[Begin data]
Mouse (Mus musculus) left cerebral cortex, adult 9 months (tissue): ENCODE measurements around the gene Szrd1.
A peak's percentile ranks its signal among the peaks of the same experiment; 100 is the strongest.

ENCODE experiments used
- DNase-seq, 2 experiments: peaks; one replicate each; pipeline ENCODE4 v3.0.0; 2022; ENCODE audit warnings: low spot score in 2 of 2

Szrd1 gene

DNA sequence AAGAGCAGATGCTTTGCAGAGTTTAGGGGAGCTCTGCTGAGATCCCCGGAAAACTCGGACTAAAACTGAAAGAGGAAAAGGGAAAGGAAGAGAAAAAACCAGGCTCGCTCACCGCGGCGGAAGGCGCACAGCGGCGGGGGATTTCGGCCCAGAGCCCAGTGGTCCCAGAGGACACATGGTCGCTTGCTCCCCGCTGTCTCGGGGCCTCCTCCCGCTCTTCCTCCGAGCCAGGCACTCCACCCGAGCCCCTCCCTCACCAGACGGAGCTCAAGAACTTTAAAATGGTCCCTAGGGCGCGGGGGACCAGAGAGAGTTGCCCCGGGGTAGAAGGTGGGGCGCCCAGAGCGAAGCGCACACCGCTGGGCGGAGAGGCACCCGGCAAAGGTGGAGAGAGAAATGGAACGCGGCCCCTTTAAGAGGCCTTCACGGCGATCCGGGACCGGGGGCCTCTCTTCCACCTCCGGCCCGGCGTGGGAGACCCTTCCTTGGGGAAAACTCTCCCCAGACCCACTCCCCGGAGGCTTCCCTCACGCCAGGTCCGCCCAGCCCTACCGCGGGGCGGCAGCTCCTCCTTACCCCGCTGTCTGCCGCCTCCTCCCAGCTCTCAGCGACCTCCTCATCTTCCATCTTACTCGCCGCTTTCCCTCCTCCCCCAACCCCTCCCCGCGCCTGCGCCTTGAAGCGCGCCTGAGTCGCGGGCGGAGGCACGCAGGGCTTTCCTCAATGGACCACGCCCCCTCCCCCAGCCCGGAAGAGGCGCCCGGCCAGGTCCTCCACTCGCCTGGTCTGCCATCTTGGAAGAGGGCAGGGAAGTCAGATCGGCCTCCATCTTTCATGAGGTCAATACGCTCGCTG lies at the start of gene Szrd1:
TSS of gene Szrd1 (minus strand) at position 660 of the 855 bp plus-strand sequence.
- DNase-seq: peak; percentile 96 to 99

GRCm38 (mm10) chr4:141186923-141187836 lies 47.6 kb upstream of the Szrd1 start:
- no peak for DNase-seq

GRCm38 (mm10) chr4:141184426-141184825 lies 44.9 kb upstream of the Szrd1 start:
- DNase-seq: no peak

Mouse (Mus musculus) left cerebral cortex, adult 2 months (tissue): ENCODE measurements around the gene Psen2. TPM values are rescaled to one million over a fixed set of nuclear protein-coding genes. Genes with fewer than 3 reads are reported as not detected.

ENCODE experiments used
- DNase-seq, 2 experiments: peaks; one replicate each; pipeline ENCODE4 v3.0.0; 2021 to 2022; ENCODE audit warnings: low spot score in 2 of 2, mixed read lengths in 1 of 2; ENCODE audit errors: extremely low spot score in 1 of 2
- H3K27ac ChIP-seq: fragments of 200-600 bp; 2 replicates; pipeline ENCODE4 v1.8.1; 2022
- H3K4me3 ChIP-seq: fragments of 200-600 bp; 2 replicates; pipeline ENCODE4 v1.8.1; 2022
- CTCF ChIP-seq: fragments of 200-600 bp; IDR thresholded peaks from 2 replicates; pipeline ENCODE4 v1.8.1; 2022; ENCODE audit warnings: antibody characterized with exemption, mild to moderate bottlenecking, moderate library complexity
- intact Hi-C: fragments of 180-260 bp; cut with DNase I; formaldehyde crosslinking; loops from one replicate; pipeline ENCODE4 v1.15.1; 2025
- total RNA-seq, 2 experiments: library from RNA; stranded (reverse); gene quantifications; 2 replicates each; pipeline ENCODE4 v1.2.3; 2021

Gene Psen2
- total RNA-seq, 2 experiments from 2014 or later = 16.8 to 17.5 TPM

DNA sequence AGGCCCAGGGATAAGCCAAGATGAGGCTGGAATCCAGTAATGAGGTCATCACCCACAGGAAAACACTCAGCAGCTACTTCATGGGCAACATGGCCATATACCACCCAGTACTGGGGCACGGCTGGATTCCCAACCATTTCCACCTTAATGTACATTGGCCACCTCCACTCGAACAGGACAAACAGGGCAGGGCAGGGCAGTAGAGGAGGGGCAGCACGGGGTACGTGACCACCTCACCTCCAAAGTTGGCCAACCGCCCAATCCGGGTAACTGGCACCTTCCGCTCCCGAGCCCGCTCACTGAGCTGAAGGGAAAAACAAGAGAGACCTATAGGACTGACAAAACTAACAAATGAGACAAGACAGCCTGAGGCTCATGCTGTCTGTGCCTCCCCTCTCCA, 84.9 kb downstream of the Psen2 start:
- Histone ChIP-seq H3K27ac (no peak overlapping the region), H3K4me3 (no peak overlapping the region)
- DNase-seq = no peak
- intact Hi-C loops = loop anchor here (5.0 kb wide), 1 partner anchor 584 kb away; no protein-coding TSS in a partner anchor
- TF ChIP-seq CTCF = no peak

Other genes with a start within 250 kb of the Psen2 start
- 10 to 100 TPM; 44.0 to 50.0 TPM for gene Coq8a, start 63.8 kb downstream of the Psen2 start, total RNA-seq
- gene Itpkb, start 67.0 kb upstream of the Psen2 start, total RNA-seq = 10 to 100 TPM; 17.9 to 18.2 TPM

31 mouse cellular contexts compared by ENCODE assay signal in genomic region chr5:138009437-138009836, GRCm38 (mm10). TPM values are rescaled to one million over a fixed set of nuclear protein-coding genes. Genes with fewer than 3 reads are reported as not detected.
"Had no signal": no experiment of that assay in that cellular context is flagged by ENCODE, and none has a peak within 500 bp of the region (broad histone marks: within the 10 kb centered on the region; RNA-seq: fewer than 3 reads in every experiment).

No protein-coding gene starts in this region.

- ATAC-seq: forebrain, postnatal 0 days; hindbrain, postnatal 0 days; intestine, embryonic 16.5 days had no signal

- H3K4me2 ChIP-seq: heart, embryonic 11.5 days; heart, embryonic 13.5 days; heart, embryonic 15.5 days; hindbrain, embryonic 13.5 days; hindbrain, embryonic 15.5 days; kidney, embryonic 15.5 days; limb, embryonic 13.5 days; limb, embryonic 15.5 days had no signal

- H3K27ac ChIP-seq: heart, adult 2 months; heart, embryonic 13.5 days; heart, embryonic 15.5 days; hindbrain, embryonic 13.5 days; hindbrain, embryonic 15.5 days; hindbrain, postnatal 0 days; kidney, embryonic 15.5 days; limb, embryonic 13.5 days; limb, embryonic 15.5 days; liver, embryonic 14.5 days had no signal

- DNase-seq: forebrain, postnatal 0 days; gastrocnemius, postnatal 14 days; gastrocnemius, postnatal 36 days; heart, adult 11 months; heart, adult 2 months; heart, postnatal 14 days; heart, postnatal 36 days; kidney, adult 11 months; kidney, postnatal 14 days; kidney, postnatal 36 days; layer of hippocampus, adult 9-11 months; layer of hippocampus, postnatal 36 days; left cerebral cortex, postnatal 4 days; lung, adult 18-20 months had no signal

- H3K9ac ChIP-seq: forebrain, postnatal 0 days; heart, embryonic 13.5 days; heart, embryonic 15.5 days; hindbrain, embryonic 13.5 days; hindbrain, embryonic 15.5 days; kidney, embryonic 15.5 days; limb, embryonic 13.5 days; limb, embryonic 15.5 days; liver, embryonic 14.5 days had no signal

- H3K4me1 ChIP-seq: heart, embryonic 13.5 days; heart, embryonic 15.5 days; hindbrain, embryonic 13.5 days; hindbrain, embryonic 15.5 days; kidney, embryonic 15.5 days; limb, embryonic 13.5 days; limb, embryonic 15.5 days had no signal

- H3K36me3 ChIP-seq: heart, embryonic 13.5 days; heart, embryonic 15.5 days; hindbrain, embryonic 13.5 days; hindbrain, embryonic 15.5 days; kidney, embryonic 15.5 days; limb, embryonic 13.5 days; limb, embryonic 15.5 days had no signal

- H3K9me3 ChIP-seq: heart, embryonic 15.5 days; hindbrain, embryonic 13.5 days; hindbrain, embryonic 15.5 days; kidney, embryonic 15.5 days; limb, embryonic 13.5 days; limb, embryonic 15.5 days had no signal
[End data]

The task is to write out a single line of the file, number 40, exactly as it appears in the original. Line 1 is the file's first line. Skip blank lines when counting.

- H3K36me3 ChIP-seq: heart, embryonic 13.5 days; heart, embryonic 15.5 days; hindbrain, embryonic 13.5 days; hindbrain, embryonic 15.5 days; kidney, embryonic 15.5 days; limb, embryonic 13.5 days; limb, embryonic 15.5 days had no signal